National Museum of American History Honors Outstanding Docents

April 24, 2011
The Smithsonian’s National Museum of American History will pay tribute to four of the museum’s longest-serving docents during a special May 4 ceremony. The annual ceremony is the museum’s effort to thank its approximately 200 docents for their service. Four women will receive individual recognition for reaching milestone years of service in 2011: Mary Wood, Rita Barr, Geri Misner and Cathy Lyons.

“We have a number of docents with significant years of service,” said Andrea Lowther, manager of visitor programs. “It is always a treat to take a moment and acknowledge the very special role they have played in the life of the museum.”

Mary Wood (Gaithersburg, Md.)

Mary Wood is the fifth docent from the museum to achieve 40 years of service. Wood said she first decided to become a docent after her three children had moved out of the house. “I needed some stimulation,” Wood said. Wood began her career volunteering with the medical history collection. With several physicians in her family, Wood had some background in medicine.

Wood is most remembered, however, for her service in the Industrial Revolution exhibit which, before renovation, was home to a steam engine. Wood said that when she turned on the compressor to operate the steam engine demonstration, “people just came out of the woodwork.”

“I feel that it is so very important for people to realize that at one point, Americans were the ‘big shots’ of the industrial world,” Wood said.

After so many years of service, Wood still enjoys volunteering for the animated interactions she has with visitors—asking them questions and encouraging conversation on little-known historical facts.

“I feel like I’m making an impression on people,” Wood said. “I feel like I am giving something back.”

Rita Barr (Rockville, Md.)

This year marks 35 years of service for longtime docent Barr. A Baltimore native, Barr grew up in Northwest Washington and has lived in the district for most of her life. Though she has volunteered at many different exhibits throughout her years of volunteering, she most recently spends her time in Spark!Lab working with young children. Barr said she has always been interested in kids and loves closely working with them in the Spark!Lab.

Barr has enjoyed every moment of her time as a docent. During her interview she recalled visiting many Smithsonian exhibits for her own pleasure and meeting with other docents for lunch after their tours. “It was always just a great day,” Barr said. “I had a lot of fun, I learned a lot and I made great friendships.”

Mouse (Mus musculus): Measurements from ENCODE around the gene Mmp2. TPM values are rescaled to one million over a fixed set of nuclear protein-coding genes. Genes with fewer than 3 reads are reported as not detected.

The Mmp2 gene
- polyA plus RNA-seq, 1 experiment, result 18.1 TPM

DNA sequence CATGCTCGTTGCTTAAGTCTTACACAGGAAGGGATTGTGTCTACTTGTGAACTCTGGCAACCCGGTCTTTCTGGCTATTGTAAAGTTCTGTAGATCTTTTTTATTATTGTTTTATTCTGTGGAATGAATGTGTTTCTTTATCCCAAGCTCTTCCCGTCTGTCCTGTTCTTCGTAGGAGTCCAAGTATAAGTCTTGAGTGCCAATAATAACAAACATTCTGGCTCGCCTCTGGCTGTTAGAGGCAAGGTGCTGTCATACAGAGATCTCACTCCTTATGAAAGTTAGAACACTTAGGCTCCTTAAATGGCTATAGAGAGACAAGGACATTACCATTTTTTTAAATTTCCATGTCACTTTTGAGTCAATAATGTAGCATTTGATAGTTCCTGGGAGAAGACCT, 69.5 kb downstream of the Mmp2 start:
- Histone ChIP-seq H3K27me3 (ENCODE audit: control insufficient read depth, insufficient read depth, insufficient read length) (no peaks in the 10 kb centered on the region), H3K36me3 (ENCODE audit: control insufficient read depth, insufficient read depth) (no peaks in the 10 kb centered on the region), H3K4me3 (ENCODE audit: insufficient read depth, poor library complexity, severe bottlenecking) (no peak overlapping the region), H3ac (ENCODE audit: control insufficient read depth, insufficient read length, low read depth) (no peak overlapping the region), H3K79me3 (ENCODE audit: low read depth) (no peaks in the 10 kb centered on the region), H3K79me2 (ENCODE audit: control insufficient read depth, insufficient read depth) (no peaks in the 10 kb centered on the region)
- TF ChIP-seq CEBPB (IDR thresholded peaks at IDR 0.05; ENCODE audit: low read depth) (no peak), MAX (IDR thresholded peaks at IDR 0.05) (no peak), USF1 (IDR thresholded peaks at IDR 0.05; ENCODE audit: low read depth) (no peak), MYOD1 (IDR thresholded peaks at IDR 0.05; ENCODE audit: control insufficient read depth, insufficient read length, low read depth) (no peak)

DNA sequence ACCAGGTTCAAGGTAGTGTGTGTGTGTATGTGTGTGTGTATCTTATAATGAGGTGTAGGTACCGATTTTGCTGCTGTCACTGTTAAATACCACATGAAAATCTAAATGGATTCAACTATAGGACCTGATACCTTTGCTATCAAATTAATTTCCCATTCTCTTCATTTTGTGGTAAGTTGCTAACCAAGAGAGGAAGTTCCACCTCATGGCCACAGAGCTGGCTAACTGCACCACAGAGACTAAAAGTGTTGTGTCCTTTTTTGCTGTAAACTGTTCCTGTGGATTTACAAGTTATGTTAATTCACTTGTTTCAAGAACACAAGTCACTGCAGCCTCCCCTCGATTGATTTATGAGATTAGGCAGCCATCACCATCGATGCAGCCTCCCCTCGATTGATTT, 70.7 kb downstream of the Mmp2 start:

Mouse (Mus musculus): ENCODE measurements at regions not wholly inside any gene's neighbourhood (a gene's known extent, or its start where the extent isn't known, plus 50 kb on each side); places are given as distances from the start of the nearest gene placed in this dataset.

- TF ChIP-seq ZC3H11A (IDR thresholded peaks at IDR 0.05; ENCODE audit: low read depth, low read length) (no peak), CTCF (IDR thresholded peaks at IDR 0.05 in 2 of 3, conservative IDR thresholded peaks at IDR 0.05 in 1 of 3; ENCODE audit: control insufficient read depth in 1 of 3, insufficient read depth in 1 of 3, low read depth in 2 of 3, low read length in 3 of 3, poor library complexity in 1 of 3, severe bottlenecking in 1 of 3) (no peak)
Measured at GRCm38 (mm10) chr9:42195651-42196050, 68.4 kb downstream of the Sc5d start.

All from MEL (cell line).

Geri Misner (Rockville, Md.)

Celebrating 30 years of service, Misner first became interested in volunteering after seeing a classified ad for docents at the museum in the Washington Post. “It’s been a wonderful 30 years for me,” Misner said.

Misner has experience in many areas of the museum. Aside from giving Highlights Tours, Misner worked closely in the “Gunboat Philadelphia” exhibition and electricity exhibition, before the museum’s reopening in 2008.

Misner has many fond memories giving Highlights Tours at the museum. Having the opportunity to show visitors the original Kermit the Frog Muppet was a special experience. “After all these years, that’s what sticks out in my mind,” Misner said. “Jim Henson, his creator, was very important to our area.”

Cathy Lyons (McLean, Va.)

Celebrating 20 years of service this year, Lyons was a frequent visitor to all Smithsonian museums before becoming a docent. “I knew that being a docent would afford me an opportunity to learn about history, the work of the museum and exposure to first-class curators and historians,” Lyons said. Throughout her 20 years of service, Lyons worked with interactive, hands-on carts. More recently, she gives Highlights Tours and Spotlights Tours in “First Ladies at the Smithsonian.” Lyons said that it is hard to pinpoint a favorite aspect of working at the museum. She continues to enjoy the friends she has made among other docents and the visitors she meets from all over the world.

“My world has been expanded and enriched by the experience, and I hope to continue for a long time to come,” Lyons said.

The National Museum of American History collects, preserves and displays American heritage in the areas of social, political, cultural, scientific and military history. To learn more about the museum, visit http://americanhistory.si.edu. For Smithsonian information, the public may call (202) 633-1000, (202) 633-5285 (TTY). # # #